Bill should also protect vulnerable seniors against scams

I applaud the Government's desire to seek public views on its proposed Vulnerable Adults Bill ("Views sought on move to ensure more protection for the vulnerable"; July 28).

It is timely and imperative that, as we grapple with an ageing society, we also pay more attention to the plight of the elderly and ageing people with disabilities.

The Bill aims to take care of and protect senior citizens and adults who are susceptible to abuse and neglect.

The unique aspect of the Bill is that it empowers the State to gain entry into private premises to assess the person's well-being, and to temporarily relocate vulnerable adults to safe locations, such as sheltered homes or adult disability homes.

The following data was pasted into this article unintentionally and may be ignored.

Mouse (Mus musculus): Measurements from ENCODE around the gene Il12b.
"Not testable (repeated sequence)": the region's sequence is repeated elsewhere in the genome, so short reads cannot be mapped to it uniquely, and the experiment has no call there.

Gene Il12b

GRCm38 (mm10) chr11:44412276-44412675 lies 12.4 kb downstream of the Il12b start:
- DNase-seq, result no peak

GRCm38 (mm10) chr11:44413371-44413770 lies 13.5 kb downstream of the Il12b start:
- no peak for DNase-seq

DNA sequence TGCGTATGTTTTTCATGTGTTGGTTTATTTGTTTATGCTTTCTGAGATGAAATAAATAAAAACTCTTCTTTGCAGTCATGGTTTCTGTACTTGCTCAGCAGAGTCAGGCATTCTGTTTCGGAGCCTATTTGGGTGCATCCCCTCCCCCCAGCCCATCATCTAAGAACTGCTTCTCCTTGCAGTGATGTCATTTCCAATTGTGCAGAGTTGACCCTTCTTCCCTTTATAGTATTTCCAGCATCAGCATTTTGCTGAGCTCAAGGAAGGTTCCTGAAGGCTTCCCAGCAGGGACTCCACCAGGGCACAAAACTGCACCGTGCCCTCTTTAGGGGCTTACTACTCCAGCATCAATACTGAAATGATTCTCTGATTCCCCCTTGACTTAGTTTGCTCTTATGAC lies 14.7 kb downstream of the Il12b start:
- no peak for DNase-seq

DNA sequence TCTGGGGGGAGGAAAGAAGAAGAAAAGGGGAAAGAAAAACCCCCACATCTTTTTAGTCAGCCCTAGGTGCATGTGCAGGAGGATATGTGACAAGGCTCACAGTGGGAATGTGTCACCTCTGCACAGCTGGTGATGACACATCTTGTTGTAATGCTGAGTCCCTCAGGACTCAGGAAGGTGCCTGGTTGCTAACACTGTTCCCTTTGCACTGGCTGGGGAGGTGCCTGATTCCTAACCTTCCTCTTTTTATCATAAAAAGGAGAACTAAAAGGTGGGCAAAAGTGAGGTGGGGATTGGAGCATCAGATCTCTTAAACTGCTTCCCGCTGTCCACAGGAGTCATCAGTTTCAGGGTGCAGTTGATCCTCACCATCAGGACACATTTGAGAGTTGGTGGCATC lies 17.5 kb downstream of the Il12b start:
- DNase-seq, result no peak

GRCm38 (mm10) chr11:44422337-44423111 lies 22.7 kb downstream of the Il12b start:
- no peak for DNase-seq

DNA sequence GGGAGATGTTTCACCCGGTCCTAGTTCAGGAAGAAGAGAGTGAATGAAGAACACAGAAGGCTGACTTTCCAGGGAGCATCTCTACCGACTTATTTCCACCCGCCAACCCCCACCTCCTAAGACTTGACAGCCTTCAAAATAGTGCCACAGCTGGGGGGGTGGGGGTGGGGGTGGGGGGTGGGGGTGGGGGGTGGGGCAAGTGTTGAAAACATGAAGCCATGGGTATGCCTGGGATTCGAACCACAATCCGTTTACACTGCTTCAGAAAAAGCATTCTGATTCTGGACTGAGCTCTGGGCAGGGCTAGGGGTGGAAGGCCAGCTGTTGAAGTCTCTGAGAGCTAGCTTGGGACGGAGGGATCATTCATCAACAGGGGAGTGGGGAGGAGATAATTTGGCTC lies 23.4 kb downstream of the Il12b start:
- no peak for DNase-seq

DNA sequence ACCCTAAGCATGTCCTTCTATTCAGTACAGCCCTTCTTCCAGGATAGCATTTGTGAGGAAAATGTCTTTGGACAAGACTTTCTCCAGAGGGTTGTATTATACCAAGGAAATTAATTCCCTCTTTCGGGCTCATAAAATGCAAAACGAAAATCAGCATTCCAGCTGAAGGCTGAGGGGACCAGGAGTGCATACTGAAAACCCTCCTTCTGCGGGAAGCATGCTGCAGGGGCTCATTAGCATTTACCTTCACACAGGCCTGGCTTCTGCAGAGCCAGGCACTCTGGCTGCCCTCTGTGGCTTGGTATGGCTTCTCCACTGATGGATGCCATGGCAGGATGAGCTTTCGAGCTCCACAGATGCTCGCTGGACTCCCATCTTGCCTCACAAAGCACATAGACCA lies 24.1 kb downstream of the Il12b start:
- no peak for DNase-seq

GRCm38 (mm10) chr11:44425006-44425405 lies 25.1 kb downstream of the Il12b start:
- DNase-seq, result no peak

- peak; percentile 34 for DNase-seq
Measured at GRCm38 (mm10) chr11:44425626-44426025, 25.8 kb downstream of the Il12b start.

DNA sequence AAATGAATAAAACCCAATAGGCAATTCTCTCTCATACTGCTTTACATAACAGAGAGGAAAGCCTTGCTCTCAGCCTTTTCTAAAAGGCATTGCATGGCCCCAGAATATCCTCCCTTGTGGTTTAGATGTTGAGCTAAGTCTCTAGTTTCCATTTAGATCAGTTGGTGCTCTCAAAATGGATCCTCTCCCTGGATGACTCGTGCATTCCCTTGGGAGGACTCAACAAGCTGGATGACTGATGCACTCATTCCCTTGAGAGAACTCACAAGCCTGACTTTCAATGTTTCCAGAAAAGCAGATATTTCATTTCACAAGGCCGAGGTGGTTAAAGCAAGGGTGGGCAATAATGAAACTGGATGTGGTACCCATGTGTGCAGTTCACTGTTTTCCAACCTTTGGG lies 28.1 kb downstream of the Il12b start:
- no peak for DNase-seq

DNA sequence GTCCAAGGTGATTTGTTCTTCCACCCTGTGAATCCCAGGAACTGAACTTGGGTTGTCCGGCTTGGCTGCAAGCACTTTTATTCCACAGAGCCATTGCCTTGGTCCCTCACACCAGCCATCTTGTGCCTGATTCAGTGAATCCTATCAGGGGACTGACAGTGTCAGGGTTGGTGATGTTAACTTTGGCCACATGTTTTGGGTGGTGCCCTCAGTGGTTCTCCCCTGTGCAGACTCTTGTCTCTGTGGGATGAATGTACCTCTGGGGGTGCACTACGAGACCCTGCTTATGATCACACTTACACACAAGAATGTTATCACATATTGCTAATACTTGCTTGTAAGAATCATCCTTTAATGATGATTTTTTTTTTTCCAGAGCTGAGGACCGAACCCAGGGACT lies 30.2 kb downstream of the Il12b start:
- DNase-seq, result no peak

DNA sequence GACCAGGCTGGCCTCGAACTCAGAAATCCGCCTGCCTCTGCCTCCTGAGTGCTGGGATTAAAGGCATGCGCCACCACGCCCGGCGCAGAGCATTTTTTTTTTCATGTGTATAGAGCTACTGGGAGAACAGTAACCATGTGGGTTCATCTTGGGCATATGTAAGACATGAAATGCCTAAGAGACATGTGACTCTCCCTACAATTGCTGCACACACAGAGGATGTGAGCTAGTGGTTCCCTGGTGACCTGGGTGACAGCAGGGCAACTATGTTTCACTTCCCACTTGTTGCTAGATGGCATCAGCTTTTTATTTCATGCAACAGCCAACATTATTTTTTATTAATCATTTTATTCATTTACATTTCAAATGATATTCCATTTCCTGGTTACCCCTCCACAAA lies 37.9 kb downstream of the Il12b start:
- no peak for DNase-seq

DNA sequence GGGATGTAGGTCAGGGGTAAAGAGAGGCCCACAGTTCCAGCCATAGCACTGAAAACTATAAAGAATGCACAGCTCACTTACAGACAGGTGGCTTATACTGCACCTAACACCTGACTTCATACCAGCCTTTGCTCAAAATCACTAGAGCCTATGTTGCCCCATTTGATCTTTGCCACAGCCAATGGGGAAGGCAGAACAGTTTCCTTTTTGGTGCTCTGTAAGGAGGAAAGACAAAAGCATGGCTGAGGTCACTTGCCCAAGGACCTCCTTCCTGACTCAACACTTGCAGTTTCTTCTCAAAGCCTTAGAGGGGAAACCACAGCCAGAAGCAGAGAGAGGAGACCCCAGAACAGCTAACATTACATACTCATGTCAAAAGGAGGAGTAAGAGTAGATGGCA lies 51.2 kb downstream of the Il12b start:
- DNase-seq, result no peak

Other aspects of protection should also be studied and considered. For instance, there have been cases where retirees who have scant knowledge of complex financial products were coaxed into investing in high-risk products, resulting in them losing most of their hard-earned savings.

Recently, an elderly woman lost $100,000 to phone scammers ("Phone scammers cheat elderly woman out of $100,000"; June 27).

Given our rapidly ageing population, seniors are easy targets of a wide range of consumer fraud.

It is important to set up centres where the elderly can drop in and get professional legal assistance and even counselling.

Above all, there should be legislation to toughen penalties against those who commit crimes against the elderly and vulnerable adults.

Jeffrey Law Lee Beng